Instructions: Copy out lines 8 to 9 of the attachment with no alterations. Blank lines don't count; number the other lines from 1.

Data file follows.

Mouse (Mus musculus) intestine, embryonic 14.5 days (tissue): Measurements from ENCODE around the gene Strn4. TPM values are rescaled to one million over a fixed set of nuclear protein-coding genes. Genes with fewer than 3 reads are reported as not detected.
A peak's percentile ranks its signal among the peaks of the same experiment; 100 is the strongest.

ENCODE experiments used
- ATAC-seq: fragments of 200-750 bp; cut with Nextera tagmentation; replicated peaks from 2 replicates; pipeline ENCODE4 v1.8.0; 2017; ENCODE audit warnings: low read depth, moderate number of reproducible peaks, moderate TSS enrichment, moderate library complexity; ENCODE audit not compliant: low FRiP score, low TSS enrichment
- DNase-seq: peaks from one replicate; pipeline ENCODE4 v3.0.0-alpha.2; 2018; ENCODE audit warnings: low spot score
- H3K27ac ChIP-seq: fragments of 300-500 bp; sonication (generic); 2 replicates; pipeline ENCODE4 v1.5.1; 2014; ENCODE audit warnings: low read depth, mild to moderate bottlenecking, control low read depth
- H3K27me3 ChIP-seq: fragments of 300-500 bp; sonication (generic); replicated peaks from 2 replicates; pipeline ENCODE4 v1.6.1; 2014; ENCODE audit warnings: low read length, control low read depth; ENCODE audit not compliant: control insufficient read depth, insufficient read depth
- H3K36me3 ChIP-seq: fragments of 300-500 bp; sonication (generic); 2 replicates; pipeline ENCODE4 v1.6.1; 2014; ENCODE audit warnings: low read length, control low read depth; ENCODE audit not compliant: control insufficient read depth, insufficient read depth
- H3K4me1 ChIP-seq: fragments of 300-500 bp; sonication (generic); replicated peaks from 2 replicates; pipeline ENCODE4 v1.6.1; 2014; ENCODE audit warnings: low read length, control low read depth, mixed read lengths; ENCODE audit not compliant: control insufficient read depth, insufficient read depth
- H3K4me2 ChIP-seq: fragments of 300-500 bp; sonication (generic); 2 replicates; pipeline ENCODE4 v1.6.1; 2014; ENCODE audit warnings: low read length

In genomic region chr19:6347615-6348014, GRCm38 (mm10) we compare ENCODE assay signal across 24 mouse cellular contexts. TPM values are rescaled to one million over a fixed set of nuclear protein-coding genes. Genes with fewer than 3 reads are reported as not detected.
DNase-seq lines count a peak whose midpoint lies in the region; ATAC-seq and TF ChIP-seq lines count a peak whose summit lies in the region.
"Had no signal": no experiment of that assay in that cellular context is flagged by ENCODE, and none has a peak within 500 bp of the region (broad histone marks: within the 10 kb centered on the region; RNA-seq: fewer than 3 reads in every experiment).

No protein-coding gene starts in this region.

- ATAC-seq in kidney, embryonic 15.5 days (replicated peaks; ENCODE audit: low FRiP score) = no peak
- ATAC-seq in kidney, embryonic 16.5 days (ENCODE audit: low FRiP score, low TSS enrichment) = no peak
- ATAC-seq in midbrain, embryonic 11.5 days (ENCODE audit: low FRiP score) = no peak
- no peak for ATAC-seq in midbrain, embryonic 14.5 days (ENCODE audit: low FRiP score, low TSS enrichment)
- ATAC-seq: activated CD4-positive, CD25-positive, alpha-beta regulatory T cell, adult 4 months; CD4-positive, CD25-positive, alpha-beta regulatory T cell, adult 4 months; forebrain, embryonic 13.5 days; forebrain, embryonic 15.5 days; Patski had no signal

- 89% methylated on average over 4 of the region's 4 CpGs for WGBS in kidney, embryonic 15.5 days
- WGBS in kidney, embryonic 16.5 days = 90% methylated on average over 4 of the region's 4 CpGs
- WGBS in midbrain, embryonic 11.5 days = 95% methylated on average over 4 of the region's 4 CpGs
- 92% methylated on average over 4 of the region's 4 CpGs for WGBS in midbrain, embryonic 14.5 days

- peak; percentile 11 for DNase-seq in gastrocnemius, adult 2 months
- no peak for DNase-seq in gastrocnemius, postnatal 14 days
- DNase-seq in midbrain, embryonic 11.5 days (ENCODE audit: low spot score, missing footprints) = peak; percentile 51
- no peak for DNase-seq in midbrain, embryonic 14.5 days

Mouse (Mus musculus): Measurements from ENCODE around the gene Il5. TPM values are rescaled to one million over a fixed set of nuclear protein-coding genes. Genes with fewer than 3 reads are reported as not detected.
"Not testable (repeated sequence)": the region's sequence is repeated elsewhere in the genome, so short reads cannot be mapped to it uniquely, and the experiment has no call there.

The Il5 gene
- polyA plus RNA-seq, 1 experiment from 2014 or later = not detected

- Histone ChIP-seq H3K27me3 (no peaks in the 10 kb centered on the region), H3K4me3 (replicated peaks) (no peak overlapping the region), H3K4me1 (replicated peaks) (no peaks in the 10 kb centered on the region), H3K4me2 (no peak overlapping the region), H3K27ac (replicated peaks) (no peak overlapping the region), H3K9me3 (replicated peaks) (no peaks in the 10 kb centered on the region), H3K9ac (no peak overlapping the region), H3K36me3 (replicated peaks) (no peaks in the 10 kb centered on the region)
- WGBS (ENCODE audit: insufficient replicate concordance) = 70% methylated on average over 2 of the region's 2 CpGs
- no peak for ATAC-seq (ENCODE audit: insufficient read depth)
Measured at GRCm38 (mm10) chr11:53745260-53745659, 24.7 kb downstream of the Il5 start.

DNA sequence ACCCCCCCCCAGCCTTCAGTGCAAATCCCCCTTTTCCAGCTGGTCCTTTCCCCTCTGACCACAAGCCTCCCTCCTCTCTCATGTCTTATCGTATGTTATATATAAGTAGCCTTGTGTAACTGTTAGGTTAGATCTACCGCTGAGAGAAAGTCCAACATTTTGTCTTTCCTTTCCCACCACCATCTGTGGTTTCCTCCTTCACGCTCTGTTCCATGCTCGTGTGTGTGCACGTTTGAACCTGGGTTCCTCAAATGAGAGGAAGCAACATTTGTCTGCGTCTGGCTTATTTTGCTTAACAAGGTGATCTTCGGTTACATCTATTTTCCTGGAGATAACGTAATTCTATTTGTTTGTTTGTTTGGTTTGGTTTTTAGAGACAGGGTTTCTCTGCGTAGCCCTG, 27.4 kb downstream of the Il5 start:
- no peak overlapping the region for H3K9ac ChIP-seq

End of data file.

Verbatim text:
- H3K36me3 ChIP-seq: fragments of 300-500 bp; sonication (generic); 2 replicates; pipeline ENCODE4 v1.6.1; 2014; ENCODE audit warnings: low read length, control low read depth; ENCODE audit not compliant: control insufficient read depth, insufficient read depth
- H3K4me1 ChIP-seq: fragments of 300-500 bp; sonication (generic); replicated peaks from 2 replicates; pipeline ENCODE4 v1.6.1; 2014; ENCODE audit warnings: low read length, control low read depth, mixed read lengths; ENCODE audit not compliant: control insufficient read depth, insufficient read depth